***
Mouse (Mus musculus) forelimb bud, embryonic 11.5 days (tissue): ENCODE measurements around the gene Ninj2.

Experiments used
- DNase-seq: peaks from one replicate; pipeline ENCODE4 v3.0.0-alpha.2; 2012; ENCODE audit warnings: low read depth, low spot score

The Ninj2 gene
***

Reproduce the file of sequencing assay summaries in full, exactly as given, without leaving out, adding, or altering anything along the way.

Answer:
Mouse (Mus musculus) forelimb bud, embryonic 11.5 days (tissue): ENCODE measurements around the gene Ninj2.

Experiments used
- DNase-seq: peaks from one replicate; pipeline ENCODE4 v3.0.0-alpha.2; 2012; ENCODE audit warnings: low read depth, low spot score

The Ninj2 gene